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Bloomberg reports that when Josh Tetrick, the food scientist/entrepreneur who created Hampton Creek, was raising $90 million from investors by telling them about his vegan-oriented ideas and proven demand for his products, he neglected to tell them "that the startup undertook a large-scale operation to buy back its own mayo, which made the product appear more popular than it really was.

"At least eight months before the funding round closed, Hampton Creek executives quietly launched a campaign to purchase mass quantities of Just Mayo from stores, according to five former workers and more than 250 receipts, expense reports, cash advances and e-mails reviewed by Bloomberg. In addition to buying up hundreds of jars of the product across the U.S., contractors were told to call store managers pretending they were customers and ask about Just Mayo. Strong demand for a product typically prompts retailers to order more and stock it in additional stores."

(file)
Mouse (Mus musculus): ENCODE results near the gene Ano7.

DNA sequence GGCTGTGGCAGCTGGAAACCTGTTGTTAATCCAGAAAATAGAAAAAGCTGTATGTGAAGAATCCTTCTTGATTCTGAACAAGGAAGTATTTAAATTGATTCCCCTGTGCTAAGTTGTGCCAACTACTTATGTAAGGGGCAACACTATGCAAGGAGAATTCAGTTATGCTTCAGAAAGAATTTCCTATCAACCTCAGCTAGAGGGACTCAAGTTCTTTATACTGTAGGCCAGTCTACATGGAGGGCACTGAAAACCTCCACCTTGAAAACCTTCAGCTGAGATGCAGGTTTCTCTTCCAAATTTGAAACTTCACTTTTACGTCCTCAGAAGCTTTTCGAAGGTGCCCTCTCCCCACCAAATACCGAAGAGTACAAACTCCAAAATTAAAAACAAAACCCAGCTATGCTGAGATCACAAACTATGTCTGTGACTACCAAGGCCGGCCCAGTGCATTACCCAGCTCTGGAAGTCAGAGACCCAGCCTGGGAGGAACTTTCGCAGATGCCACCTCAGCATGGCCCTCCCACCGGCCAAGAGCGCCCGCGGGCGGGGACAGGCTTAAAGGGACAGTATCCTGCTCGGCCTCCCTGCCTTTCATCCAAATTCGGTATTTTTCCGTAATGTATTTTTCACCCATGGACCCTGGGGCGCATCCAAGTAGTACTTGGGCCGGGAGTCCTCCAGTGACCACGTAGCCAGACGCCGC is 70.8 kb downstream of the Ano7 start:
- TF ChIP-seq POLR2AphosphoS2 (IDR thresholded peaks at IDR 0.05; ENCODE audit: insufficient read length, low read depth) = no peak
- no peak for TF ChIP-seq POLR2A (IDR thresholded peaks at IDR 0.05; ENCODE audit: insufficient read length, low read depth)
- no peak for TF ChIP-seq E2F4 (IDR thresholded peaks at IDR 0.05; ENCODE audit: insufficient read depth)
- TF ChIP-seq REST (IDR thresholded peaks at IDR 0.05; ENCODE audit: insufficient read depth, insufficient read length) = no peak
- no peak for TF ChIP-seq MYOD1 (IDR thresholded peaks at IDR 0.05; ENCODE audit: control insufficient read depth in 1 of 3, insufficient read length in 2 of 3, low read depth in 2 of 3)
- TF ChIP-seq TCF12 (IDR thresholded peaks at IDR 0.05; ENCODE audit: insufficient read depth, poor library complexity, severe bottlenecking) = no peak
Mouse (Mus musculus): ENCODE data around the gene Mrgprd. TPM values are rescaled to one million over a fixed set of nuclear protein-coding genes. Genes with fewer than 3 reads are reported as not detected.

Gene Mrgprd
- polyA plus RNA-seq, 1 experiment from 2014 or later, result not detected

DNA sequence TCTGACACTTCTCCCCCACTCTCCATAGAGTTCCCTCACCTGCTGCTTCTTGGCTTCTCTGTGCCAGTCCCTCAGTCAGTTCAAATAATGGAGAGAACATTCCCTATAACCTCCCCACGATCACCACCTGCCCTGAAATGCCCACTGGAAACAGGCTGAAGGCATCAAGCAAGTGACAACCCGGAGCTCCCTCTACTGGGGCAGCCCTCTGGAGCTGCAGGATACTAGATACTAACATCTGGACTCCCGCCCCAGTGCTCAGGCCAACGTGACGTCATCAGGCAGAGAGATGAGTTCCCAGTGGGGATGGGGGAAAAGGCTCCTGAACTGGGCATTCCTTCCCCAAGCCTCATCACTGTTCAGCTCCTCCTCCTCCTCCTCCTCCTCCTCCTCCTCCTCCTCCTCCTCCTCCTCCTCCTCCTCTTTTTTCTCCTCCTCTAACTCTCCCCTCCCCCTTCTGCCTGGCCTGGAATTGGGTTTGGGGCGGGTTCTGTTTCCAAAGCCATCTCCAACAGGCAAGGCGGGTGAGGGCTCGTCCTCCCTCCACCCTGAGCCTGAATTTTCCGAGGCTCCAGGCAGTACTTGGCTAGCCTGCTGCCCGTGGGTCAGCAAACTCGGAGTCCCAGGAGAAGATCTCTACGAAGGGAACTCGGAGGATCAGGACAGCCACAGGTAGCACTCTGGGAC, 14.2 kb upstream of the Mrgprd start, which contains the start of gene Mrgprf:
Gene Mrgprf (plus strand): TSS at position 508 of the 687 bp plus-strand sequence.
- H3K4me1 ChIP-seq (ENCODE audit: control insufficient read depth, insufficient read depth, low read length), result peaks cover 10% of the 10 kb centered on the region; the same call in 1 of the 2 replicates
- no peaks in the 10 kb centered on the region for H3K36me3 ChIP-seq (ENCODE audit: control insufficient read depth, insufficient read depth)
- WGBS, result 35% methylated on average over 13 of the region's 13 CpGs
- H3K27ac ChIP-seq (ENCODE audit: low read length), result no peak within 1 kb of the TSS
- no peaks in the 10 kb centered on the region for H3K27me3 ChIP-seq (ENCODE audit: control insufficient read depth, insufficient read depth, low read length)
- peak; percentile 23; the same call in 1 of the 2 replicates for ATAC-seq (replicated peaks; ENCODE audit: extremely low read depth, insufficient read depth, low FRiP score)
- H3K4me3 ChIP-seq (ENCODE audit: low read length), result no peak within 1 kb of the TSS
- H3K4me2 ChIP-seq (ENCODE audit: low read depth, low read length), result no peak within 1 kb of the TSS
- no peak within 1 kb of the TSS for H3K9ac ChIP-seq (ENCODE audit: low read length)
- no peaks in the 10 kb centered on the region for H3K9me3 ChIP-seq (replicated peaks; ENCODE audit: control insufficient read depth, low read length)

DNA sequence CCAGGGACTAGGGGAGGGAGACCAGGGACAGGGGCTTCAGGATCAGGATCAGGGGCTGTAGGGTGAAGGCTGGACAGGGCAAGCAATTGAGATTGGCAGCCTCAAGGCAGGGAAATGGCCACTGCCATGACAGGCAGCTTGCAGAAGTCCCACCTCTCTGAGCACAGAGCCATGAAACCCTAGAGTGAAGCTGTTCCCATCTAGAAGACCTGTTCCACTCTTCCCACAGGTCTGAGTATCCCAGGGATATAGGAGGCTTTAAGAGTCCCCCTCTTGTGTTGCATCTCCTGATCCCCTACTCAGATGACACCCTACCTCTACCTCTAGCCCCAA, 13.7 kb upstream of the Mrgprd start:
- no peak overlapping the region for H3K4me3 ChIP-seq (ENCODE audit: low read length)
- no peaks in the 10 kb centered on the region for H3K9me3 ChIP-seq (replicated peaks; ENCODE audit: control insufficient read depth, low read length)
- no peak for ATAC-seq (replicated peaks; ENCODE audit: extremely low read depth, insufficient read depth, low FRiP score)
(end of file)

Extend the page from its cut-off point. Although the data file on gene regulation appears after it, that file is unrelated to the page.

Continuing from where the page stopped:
Tetrick tells Bloomberg that "the primary purpose of the purchases was to check the quality of the mayonnaise." And, "Five former Hampton Creek contractors and two ex-senior staff members say the buyback assignments were separate from quality checks at stores. The ex-contractors say in most cases they were told to simply buy up jars at nearby stores and were free to consume or discard them—not look for quality issues, as the company says."
KC's View:
I don't know about you, but I find the whole "quality control" explanation to be a little lacking in credibility...